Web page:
No child or family is immune to the effects of drugs. Anybody can end up in trouble, even those who have tried to avoid it. And even if they have been given guidance from their parents. Still, some kids may be more likely to use drugs than others. Unfortunately, kids who have friends who use drugs are likely to try drugs themselves. And kids who feel socially isolated for any reason may turn to substance abuse.

For these reasons, it’s important to:

  • Know your child’s friends and their parents
  • Stay involved in your kids’ lives
  • Get involved if the school runs an anti-drug program (maybe you’ll learn something)
  • Pay attention to how your kids are feeling
  • Let them know that you’re available to talk
  • Listen in a nonjudgmental way

Be Aware

Recognize when your kids are experiencing difficulties so you can provide support and seek additional care if necessary. An open, warm family environment where kids can talk about their feelings, achievements are praised, and self-esteem is promoted, encourages kids to come forward with their questions and concerns. When censored at home, they’ll go to other people to find support and answers.

5 Reasons Why You Should Talk To Your Kids About Drugs

  1. You have a significant influence on your kids’ decisions.

It may not always seem like it but children actually hear their parents’ concerns which is why it’s important to discuss the risks of using drugs and alcohol.

  1. It’s better to talk before they are exposed to alcohol and other drugs.

If you talk to your kids about drugs honestly and directly, they are more likely to respect your advice. Talking early and often can help protect your children.

  1. Some children try alcohol or drugs at a young age.

Children as young as 9 years old already start viewing alcohol in a positive way. Also, about 3,300 kids as young as 12 try marijuana each day. Five in 10 kids as young as 12 get prescription pain relievers for nonmedical purposes. The earlier you start talking, the better it is.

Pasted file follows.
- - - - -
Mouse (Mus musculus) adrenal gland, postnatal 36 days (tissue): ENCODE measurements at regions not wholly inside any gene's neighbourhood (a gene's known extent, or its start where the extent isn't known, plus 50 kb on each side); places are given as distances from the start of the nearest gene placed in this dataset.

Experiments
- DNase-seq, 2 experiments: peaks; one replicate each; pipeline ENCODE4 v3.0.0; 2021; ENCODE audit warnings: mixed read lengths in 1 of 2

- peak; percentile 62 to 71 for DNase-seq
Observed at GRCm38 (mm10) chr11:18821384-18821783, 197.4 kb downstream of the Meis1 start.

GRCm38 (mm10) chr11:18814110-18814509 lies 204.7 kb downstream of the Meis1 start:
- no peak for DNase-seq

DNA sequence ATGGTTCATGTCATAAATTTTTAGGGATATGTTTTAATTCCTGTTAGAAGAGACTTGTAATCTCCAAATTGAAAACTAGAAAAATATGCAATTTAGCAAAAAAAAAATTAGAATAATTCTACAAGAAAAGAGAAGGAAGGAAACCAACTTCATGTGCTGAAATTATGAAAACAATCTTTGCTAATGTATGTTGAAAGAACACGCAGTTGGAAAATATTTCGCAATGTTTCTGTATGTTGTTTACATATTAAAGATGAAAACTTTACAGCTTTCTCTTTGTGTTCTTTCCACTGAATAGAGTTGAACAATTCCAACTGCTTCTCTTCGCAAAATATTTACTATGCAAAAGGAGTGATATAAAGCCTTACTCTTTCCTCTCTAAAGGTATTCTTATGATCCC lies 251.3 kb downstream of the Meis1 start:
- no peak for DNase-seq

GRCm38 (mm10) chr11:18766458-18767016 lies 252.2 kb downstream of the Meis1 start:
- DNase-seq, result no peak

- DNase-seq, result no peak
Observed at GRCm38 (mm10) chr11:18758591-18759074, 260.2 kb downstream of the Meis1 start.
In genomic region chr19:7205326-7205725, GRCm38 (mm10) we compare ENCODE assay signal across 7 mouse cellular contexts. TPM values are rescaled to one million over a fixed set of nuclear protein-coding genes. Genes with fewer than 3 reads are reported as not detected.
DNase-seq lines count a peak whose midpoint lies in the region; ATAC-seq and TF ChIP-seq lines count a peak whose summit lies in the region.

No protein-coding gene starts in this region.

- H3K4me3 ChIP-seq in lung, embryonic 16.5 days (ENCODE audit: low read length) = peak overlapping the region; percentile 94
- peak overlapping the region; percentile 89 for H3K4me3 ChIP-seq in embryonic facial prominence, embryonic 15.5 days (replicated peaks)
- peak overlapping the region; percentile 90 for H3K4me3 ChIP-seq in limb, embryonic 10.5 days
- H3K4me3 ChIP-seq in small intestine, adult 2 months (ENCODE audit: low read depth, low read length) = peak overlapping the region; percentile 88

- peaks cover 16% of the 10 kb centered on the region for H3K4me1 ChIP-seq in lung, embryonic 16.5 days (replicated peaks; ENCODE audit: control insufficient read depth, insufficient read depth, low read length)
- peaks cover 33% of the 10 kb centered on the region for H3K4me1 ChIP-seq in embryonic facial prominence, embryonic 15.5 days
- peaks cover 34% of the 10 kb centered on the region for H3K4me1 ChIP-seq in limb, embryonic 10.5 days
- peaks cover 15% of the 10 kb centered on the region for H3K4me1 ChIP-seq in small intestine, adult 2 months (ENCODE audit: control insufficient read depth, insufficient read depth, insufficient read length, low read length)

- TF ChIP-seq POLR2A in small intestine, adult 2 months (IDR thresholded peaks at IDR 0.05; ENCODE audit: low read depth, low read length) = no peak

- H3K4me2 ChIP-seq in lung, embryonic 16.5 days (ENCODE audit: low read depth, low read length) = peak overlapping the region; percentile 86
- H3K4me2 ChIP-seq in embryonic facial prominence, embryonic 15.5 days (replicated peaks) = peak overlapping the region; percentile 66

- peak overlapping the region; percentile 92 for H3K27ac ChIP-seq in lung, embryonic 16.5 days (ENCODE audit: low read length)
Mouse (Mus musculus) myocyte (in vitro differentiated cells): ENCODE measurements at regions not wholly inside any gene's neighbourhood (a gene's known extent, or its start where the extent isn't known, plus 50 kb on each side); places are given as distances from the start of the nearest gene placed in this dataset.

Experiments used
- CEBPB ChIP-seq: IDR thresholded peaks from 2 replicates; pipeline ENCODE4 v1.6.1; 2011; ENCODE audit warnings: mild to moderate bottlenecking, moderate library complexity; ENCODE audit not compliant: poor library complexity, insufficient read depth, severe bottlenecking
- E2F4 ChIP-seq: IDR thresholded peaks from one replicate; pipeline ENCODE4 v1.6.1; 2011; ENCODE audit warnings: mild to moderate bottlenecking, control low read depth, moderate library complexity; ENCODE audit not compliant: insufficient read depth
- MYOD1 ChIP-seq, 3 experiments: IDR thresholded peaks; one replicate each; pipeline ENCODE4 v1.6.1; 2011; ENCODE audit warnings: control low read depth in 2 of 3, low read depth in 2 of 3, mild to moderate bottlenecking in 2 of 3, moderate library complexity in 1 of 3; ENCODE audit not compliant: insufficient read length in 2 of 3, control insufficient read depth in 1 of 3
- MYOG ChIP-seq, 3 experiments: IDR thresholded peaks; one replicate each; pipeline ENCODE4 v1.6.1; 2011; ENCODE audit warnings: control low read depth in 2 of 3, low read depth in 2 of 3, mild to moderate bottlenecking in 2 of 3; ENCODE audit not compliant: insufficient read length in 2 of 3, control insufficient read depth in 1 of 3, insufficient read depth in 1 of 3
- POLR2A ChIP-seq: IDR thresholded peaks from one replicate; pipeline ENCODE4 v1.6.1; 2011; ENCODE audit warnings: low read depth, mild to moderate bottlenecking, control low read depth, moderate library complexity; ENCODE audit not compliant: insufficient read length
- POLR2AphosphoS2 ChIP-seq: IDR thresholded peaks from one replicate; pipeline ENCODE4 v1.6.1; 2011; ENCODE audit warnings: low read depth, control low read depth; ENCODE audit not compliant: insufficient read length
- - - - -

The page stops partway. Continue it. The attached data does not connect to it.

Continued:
1. The older kids get, the more likely they’ll try drugs or alcohol.

About 10% of 12-year-olds say they have tried alcohol. However, by the age of 15, that number goes to 50%. Likewise, by the time they are seniors, nearly 70% of high school students will have tried alcohol, half will have used an illegal drug, and more than 20% will have used a prescription drug for a nonmedical purpose. 

  1. Not talking still sends kids a message.

Kids don’t necessarily have all the facts when it comes to alcohol and other drugs. If you don’t talk about the risks of underage drinking and substance use, your kids might not see any harm in trying alcohol and other substances. Talking about it allows you to set clear rules about what you expect when it comes to drugs and alcohol.

Answering the Tough Questions talk to your kids about drugs

When your child becomes curious about alcohol and drugs, hopefully, they turn to you for answers and advice. Since some questions are difficult to answer, it’s important to be prepared. These questions are written to address alcohol use, but they are common questions you might get about marijuana as well and the answers still apply. These are some common questions and answers:

Why is alcohol bad for me?

Don’t try to scare your child or tell them they can’t handle it. Tell them calmly that alcohol can be bad for their growing brain, obstructs their judgment, and can make them sick. Depending on their age, discuss the severe consequences, including injury or death from accidents, unwanted sexual activity, and health issues such as depression and anxiety.

I’m invited to a party. Can I go?

Ask if an adult will be there or if they think there will be drinking. Remind them that just being at a party where there is underage drinking can get them in trouble. Let them know they can text or call a family member if they’re put in a difficult situation.

Did you drink when you were a kid?

Don’t let your past keep you from talking to your kid about underage drinking. Be honest if you drank as a teenager. Admit that it was risky and point out that we know more now about the risks to children who drink. Think about some relatable stories about making smart decisions when it comes to alcohol.

Why do you drink?

Point out the difference between alcohol use among children and among adults. Explain reasons for drinking, whether to enhance a meal, share good times with friends, or celebrate something special. Be sure to tell them that moderate drinking is not harmful to adult bodies. Also, emphasize that some people can not drink at all, including underage children